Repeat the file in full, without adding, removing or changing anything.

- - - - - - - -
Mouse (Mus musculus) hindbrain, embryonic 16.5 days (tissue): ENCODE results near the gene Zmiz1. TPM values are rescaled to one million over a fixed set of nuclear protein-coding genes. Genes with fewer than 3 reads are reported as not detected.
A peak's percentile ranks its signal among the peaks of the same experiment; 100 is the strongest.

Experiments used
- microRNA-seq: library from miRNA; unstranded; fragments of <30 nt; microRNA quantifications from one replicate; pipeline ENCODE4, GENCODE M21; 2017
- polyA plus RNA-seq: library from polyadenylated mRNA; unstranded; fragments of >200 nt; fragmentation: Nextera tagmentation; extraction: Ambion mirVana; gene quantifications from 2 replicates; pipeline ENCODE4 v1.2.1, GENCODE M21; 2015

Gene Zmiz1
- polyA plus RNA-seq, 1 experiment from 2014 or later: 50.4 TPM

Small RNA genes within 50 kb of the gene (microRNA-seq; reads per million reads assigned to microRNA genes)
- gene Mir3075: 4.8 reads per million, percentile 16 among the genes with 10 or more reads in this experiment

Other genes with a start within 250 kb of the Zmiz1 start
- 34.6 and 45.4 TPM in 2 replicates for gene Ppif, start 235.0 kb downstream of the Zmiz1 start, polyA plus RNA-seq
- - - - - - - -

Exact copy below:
Mouse (Mus musculus) hindbrain, embryonic 16.5 days (tissue): ENCODE results near the gene Zmiz1. TPM values are rescaled to one million over a fixed set of nuclear protein-coding genes. Genes with fewer than 3 reads are reported as not detected.
A peak's percentile ranks its signal among the peaks of the same experiment; 100 is the strongest.

Experiments used
- microRNA-seq: library from miRNA; unstranded; fragments of <30 nt; microRNA quantifications from one replicate; pipeline ENCODE4, GENCODE M21; 2017
- polyA plus RNA-seq: library from polyadenylated mRNA; unstranded; fragments of >200 nt; fragmentation: Nextera tagmentation; extraction: Ambion mirVana; gene quantifications from 2 replicates; pipeline ENCODE4 v1.2.1, GENCODE M21; 2015

Gene Zmiz1
- polyA plus RNA-seq, 1 experiment from 2014 or later: 50.4 TPM

Small RNA genes within 50 kb of the gene (microRNA-seq; reads per million reads assigned to microRNA genes)
- gene Mir3075: 4.8 reads per million, percentile 16 among the genes with 10 or more reads in this experiment

Other genes with a start within 250 kb of the Zmiz1 start
- 34.6 and 45.4 TPM in 2 replicates for gene Ppif, start 235.0 kb downstream of the Zmiz1 start, polyA plus RNA-seq